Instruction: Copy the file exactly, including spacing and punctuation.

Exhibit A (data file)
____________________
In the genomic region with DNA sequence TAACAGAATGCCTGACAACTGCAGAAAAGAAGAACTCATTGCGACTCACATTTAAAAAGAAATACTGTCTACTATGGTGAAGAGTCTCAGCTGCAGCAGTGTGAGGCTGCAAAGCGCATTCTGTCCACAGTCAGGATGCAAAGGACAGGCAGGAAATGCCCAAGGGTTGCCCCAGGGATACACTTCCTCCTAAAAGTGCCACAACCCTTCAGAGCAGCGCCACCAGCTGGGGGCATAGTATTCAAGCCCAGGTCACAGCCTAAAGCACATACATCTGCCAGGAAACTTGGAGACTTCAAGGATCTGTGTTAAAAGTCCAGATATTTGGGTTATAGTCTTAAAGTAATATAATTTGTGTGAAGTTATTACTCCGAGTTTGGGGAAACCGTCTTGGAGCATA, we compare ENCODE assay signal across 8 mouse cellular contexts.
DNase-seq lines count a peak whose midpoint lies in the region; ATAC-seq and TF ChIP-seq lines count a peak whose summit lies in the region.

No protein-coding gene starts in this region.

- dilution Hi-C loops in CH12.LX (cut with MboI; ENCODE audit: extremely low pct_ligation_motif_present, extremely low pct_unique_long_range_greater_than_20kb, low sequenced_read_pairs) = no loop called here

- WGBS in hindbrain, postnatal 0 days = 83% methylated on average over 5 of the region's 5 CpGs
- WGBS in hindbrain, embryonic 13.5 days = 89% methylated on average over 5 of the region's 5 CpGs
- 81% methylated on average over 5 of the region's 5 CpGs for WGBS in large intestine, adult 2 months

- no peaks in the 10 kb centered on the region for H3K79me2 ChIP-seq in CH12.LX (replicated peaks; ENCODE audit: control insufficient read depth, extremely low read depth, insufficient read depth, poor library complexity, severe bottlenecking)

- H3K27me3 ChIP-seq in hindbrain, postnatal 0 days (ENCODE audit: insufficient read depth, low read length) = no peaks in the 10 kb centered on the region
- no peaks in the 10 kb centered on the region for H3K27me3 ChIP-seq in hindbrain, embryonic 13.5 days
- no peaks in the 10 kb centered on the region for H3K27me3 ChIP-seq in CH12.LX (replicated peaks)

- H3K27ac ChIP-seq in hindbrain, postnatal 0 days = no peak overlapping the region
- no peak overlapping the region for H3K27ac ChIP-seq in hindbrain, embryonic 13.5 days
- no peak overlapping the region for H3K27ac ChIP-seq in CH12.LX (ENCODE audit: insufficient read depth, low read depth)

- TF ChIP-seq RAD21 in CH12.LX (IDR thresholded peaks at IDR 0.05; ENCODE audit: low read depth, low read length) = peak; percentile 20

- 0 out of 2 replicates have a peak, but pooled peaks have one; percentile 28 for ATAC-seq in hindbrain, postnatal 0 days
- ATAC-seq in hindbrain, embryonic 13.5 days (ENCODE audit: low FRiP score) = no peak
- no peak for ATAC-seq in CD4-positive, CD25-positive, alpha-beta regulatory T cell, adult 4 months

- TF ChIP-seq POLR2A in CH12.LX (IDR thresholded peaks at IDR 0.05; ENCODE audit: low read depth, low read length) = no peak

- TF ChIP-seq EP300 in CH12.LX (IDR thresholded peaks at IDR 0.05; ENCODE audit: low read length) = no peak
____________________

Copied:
In the genomic region with DNA sequence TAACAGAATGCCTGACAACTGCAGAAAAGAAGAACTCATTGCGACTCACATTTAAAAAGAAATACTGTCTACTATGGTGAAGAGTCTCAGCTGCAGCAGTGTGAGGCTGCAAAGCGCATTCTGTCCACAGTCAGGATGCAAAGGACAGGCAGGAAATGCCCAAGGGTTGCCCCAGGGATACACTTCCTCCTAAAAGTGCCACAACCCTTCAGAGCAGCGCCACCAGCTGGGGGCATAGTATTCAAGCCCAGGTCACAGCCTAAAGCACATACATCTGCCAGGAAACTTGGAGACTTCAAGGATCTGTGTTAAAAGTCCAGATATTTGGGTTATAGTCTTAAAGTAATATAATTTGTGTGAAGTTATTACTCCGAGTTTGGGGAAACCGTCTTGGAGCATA, we compare ENCODE assay signal across 8 mouse cellular contexts.
DNase-seq lines count a peak whose midpoint lies in the region; ATAC-seq and TF ChIP-seq lines count a peak whose summit lies in the region.

No protein-coding gene starts in this region.

- dilution Hi-C loops in CH12.LX (cut with MboI; ENCODE audit: extremely low pct_ligation_motif_present, extremely low pct_unique_long_range_greater_than_20kb, low sequenced_read_pairs) = no loop called here

- WGBS in hindbrain, postnatal 0 days = 83% methylated on average over 5 of the region's 5 CpGs
- WGBS in hindbrain, embryonic 13.5 days = 89% methylated on average over 5 of the region's 5 CpGs
- 81% methylated on average over 5 of the region's 5 CpGs for WGBS in large intestine, adult 2 months

- no peaks in the 10 kb centered on the region for H3K79me2 ChIP-seq in CH12.LX (replicated peaks; ENCODE audit: control insufficient read depth, extremely low read depth, insufficient read depth, poor library complexity, severe bottlenecking)

- H3K27me3 ChIP-seq in hindbrain, postnatal 0 days (ENCODE audit: insufficient read depth, low read length) = no peaks in the 10 kb centered on the region
- no peaks in the 10 kb centered on the region for H3K27me3 ChIP-seq in hindbrain, embryonic 13.5 days
- no peaks in the 10 kb centered on the region for H3K27me3 ChIP-seq in CH12.LX (replicated peaks)

- H3K27ac ChIP-seq in hindbrain, postnatal 0 days = no peak overlapping the region
- no peak overlapping the region for H3K27ac ChIP-seq in hindbrain, embryonic 13.5 days
- no peak overlapping the region for H3K27ac ChIP-seq in CH12.LX (ENCODE audit: insufficient read depth, low read depth)

- TF ChIP-seq RAD21 in CH12.LX (IDR thresholded peaks at IDR 0.05; ENCODE audit: low read depth, low read length) = peak; percentile 20

- 0 out of 2 replicates have a peak, but pooled peaks have one; percentile 28 for ATAC-seq in hindbrain, postnatal 0 days
- ATAC-seq in hindbrain, embryonic 13.5 days (ENCODE audit: low FRiP score) = no peak
- no peak for ATAC-seq in CD4-positive, CD25-positive, alpha-beta regulatory T cell, adult 4 months

- TF ChIP-seq POLR2A in CH12.LX (IDR thresholded peaks at IDR 0.05; ENCODE audit: low read depth, low read length) = no peak

- TF ChIP-seq EP300 in CH12.LX (IDR thresholded peaks at IDR 0.05; ENCODE audit: low read length) = no peak